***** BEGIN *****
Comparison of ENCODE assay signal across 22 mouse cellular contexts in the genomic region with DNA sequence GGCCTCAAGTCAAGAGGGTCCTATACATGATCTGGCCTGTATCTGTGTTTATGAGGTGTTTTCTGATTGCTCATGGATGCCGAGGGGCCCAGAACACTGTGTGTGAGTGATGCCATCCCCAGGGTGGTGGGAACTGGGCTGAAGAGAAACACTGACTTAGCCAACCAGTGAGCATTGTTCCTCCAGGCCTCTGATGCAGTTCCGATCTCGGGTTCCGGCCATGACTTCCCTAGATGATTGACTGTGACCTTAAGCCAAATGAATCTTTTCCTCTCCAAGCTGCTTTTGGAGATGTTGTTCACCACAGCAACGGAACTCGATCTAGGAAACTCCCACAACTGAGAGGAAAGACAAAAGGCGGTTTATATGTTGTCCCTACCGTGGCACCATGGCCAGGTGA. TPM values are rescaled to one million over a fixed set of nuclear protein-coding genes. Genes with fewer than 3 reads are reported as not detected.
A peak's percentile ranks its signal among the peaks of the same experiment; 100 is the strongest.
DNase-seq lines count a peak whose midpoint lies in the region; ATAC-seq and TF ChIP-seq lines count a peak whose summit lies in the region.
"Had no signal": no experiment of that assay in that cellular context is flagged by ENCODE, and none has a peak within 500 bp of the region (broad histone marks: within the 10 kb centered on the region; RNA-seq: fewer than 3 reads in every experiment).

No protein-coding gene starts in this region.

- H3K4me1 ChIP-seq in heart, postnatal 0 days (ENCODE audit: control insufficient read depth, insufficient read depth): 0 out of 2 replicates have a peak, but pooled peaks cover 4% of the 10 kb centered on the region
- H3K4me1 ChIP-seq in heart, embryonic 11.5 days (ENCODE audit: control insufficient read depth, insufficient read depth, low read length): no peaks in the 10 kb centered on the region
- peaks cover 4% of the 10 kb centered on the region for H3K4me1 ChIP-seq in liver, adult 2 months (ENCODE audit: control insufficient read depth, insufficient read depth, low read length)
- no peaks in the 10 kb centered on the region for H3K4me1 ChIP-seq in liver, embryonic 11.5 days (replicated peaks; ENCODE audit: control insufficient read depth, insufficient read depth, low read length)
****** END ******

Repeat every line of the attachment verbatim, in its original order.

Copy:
Comparison of ENCODE assay signal across 22 mouse cellular contexts in the genomic region with DNA sequence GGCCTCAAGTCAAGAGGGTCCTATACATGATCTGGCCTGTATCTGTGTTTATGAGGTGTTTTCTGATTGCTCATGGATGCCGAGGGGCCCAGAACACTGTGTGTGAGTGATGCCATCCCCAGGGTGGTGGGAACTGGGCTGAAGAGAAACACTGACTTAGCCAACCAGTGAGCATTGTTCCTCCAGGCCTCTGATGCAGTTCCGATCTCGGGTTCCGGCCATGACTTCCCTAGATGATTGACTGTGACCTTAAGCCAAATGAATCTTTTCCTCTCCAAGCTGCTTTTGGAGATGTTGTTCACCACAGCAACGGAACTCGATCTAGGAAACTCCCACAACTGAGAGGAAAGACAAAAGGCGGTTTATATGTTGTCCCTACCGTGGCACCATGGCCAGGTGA. TPM values are rescaled to one million over a fixed set of nuclear protein-coding genes. Genes with fewer than 3 reads are reported as not detected.
A peak's percentile ranks its signal among the peaks of the same experiment; 100 is the strongest.
DNase-seq lines count a peak whose midpoint lies in the region; ATAC-seq and TF ChIP-seq lines count a peak whose summit lies in the region.
"Had no signal": no experiment of that assay in that cellular context is flagged by ENCODE, and none has a peak within 500 bp of the region (broad histone marks: within the 10 kb centered on the region; RNA-seq: fewer than 3 reads in every experiment).

No protein-coding gene starts in this region.

- H3K4me1 ChIP-seq in heart, postnatal 0 days (ENCODE audit: control insufficient read depth, insufficient read depth): 0 out of 2 replicates have a peak, but pooled peaks cover 4% of the 10 kb centered on the region
- H3K4me1 ChIP-seq in heart, embryonic 11.5 days (ENCODE audit: control insufficient read depth, insufficient read depth, low read length): no peaks in the 10 kb centered on the region
- peaks cover 4% of the 10 kb centered on the region for H3K4me1 ChIP-seq in liver, adult 2 months (ENCODE audit: control insufficient read depth, insufficient read depth, low read length)
- no peaks in the 10 kb centered on the region for H3K4me1 ChIP-seq in liver, embryonic 11.5 days (replicated peaks; ENCODE audit: control insufficient read depth, insufficient read depth, low read length)